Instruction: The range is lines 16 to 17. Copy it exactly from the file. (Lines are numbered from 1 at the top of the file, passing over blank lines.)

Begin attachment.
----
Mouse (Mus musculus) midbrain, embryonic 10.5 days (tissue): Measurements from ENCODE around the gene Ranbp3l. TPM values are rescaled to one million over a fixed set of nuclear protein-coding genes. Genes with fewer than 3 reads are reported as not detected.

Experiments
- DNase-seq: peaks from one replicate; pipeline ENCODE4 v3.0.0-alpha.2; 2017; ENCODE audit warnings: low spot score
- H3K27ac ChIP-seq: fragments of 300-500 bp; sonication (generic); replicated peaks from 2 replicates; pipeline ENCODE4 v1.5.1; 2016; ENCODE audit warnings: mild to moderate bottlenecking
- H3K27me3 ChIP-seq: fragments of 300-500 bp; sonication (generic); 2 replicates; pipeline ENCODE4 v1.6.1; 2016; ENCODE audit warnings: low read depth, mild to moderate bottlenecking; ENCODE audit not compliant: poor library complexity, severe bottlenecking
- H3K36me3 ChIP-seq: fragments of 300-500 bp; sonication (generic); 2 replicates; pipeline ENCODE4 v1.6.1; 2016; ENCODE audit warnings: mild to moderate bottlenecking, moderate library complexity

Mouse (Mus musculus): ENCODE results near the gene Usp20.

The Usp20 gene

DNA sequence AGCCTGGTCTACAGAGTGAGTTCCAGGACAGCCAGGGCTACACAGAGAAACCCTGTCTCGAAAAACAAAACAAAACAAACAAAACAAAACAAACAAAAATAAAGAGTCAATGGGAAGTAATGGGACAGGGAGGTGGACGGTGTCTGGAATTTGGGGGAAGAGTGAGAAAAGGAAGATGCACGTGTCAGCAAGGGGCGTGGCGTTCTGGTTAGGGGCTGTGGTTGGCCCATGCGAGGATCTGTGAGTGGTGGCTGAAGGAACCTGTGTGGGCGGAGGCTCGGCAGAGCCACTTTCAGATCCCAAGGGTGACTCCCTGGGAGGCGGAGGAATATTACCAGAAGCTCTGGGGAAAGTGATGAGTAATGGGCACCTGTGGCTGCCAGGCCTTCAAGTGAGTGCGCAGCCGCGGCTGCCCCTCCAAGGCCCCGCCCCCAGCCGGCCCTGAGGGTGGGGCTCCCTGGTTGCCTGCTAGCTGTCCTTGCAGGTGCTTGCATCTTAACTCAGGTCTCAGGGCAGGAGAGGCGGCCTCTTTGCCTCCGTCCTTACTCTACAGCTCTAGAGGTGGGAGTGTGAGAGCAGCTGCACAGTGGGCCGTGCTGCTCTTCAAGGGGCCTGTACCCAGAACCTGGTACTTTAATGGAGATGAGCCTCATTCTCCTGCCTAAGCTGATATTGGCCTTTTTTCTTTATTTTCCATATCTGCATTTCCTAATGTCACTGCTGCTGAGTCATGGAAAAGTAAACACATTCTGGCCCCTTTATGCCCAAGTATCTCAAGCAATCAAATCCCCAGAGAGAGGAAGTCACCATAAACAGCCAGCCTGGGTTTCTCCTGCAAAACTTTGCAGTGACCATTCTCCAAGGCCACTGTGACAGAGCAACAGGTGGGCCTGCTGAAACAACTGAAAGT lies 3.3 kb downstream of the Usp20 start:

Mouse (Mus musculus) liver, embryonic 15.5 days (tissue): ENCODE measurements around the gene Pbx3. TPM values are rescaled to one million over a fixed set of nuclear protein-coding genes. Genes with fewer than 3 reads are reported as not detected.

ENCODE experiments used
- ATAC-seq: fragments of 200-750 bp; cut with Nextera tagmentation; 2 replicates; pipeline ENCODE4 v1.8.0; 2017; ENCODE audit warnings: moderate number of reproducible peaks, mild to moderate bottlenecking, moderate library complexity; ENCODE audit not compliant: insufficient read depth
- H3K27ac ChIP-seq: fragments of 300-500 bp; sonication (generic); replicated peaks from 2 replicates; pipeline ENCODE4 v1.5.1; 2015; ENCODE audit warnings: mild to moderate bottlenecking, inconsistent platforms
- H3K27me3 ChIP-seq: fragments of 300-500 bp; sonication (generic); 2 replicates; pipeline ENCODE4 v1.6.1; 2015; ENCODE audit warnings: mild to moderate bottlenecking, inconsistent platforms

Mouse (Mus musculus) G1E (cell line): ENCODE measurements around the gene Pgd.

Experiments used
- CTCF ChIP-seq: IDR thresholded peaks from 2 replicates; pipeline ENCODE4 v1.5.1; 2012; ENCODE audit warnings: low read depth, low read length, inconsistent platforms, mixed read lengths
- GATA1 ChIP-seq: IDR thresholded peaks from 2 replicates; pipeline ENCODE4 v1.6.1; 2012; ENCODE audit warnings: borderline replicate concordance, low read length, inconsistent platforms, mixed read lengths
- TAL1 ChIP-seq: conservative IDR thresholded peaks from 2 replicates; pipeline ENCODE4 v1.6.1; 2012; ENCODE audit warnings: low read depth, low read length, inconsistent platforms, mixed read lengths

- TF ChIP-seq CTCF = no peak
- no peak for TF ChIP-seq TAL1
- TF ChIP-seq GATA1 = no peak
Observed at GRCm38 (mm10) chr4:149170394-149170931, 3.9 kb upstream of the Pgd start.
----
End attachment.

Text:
Experiments used
- CTCF ChIP-seq: IDR thresholded peaks from 2 replicates; pipeline ENCODE4 v1.5.1; 2012; ENCODE audit warnings: low read depth, low read length, inconsistent platforms, mixed read lengths